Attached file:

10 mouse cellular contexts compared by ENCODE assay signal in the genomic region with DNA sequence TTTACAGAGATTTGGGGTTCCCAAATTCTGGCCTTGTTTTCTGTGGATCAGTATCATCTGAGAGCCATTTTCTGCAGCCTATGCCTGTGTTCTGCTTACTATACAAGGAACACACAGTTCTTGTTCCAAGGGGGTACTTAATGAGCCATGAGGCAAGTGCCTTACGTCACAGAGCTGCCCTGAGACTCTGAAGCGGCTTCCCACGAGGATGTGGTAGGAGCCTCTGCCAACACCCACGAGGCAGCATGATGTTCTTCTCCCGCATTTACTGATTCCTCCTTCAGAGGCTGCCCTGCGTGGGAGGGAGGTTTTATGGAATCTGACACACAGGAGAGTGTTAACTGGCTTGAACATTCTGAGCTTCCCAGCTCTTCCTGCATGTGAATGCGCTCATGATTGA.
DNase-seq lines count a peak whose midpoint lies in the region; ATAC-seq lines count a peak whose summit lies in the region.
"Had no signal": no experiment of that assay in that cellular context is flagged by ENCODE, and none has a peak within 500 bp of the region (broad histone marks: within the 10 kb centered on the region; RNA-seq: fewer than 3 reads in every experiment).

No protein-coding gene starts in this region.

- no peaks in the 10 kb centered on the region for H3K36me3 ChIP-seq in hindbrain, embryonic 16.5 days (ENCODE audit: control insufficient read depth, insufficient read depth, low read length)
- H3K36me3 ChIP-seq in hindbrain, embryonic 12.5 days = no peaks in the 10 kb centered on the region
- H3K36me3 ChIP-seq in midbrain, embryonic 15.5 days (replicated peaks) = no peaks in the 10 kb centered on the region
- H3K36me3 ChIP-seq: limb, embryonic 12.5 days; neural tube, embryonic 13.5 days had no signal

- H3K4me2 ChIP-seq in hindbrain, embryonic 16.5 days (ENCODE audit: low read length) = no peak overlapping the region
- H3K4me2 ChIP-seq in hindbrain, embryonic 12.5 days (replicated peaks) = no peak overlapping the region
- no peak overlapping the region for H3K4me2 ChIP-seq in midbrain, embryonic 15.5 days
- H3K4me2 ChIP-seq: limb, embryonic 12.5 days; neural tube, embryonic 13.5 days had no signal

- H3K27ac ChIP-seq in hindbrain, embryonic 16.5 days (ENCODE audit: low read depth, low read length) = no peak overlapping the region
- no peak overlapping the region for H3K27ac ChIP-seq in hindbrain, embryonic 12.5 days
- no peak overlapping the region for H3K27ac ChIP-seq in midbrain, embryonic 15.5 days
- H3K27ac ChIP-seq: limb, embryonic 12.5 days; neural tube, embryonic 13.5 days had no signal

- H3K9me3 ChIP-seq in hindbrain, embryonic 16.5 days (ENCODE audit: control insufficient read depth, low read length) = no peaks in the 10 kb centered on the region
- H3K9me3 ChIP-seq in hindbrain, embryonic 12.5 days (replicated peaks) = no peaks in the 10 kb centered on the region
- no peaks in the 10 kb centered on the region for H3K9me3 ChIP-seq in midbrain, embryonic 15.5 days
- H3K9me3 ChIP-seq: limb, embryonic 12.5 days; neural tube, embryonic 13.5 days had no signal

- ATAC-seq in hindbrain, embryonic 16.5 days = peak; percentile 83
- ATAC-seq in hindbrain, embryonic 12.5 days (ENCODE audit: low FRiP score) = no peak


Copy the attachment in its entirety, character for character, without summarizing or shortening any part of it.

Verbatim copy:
10 mouse cellular contexts compared by ENCODE assay signal in the genomic region with DNA sequence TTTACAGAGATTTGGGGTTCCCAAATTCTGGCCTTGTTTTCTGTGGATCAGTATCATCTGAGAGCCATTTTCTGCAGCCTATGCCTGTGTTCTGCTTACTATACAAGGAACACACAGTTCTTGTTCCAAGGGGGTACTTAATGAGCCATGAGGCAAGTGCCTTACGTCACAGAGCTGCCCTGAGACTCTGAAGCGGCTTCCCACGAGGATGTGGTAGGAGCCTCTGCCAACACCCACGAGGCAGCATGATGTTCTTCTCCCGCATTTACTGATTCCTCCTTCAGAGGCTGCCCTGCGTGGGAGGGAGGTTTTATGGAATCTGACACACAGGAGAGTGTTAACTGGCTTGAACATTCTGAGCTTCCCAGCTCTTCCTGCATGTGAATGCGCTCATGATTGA.
DNase-seq lines count a peak whose midpoint lies in the region; ATAC-seq lines count a peak whose summit lies in the region.
"Had no signal": no experiment of that assay in that cellular context is flagged by ENCODE, and none has a peak within 500 bp of the region (broad histone marks: within the 10 kb centered on the region; RNA-seq: fewer than 3 reads in every experiment).

No protein-coding gene starts in this region.

- no peaks in the 10 kb centered on the region for H3K36me3 ChIP-seq in hindbrain, embryonic 16.5 days (ENCODE audit: control insufficient read depth, insufficient read depth, low read length)
- H3K36me3 ChIP-seq in hindbrain, embryonic 12.5 days = no peaks in the 10 kb centered on the region
- H3K36me3 ChIP-seq in midbrain, embryonic 15.5 days (replicated peaks) = no peaks in the 10 kb centered on the region
- H3K36me3 ChIP-seq: limb, embryonic 12.5 days; neural tube, embryonic 13.5 days had no signal

- H3K4me2 ChIP-seq in hindbrain, embryonic 16.5 days (ENCODE audit: low read length) = no peak overlapping the region
- H3K4me2 ChIP-seq in hindbrain, embryonic 12.5 days (replicated peaks) = no peak overlapping the region
- no peak overlapping the region for H3K4me2 ChIP-seq in midbrain, embryonic 15.5 days
- H3K4me2 ChIP-seq: limb, embryonic 12.5 days; neural tube, embryonic 13.5 days had no signal

- H3K27ac ChIP-seq in hindbrain, embryonic 16.5 days (ENCODE audit: low read depth, low read length) = no peak overlapping the region
- no peak overlapping the region for H3K27ac ChIP-seq in hindbrain, embryonic 12.5 days
- no peak overlapping the region for H3K27ac ChIP-seq in midbrain, embryonic 15.5 days
- H3K27ac ChIP-seq: limb, embryonic 12.5 days; neural tube, embryonic 13.5 days had no signal

- H3K9me3 ChIP-seq in hindbrain, embryonic 16.5 days (ENCODE audit: control insufficient read depth, low read length) = no peaks in the 10 kb centered on the region
- H3K9me3 ChIP-seq in hindbrain, embryonic 12.5 days (replicated peaks) = no peaks in the 10 kb centered on the region
- no peaks in the 10 kb centered on the region for H3K9me3 ChIP-seq in midbrain, embryonic 15.5 days
- H3K9me3 ChIP-seq: limb, embryonic 12.5 days; neural tube, embryonic 13.5 days had no signal

- ATAC-seq in hindbrain, embryonic 16.5 days = peak; percentile 83
- ATAC-seq in hindbrain, embryonic 12.5 days (ENCODE audit: low FRiP score) = no peak